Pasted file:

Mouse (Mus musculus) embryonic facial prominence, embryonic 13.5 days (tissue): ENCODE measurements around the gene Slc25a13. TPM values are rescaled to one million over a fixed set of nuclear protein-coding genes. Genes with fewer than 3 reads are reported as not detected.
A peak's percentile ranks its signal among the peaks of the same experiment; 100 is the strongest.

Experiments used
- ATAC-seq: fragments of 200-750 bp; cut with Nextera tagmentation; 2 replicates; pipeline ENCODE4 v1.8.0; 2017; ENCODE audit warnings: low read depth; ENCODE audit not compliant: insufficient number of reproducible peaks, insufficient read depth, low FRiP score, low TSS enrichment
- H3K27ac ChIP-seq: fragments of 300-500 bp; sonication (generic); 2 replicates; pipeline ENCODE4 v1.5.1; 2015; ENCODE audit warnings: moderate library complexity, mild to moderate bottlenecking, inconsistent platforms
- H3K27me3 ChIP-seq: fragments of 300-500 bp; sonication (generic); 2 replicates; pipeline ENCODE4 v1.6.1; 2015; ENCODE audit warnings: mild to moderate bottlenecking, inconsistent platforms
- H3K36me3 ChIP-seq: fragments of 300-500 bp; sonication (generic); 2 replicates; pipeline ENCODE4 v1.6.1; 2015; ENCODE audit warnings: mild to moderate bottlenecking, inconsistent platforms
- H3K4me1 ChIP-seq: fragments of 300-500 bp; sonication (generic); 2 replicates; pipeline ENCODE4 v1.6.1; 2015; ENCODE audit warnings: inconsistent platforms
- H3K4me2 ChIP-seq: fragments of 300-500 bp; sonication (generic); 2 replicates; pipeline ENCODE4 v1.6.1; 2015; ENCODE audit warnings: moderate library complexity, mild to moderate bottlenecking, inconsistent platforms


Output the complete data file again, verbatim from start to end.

Mouse (Mus musculus) embryonic facial prominence, embryonic 13.5 days (tissue): ENCODE measurements around the gene Slc25a13. TPM values are rescaled to one million over a fixed set of nuclear protein-coding genes. Genes with fewer than 3 reads are reported as not detected.
A peak's percentile ranks its signal among the peaks of the same experiment; 100 is the strongest.

Experiments used
- ATAC-seq: fragments of 200-750 bp; cut with Nextera tagmentation; 2 replicates; pipeline ENCODE4 v1.8.0; 2017; ENCODE audit warnings: low read depth; ENCODE audit not compliant: insufficient number of reproducible peaks, insufficient read depth, low FRiP score, low TSS enrichment
- H3K27ac ChIP-seq: fragments of 300-500 bp; sonication (generic); 2 replicates; pipeline ENCODE4 v1.5.1; 2015; ENCODE audit warnings: moderate library complexity, mild to moderate bottlenecking, inconsistent platforms
- H3K27me3 ChIP-seq: fragments of 300-500 bp; sonication (generic); 2 replicates; pipeline ENCODE4 v1.6.1; 2015; ENCODE audit warnings: mild to moderate bottlenecking, inconsistent platforms
- H3K36me3 ChIP-seq: fragments of 300-500 bp; sonication (generic); 2 replicates; pipeline ENCODE4 v1.6.1; 2015; ENCODE audit warnings: mild to moderate bottlenecking, inconsistent platforms
- H3K4me1 ChIP-seq: fragments of 300-500 bp; sonication (generic); 2 replicates; pipeline ENCODE4 v1.6.1; 2015; ENCODE audit warnings: inconsistent platforms
- H3K4me2 ChIP-seq: fragments of 300-500 bp; sonication (generic); 2 replicates; pipeline ENCODE4 v1.6.1; 2015; ENCODE audit warnings: moderate library complexity, mild to moderate bottlenecking, inconsistent platforms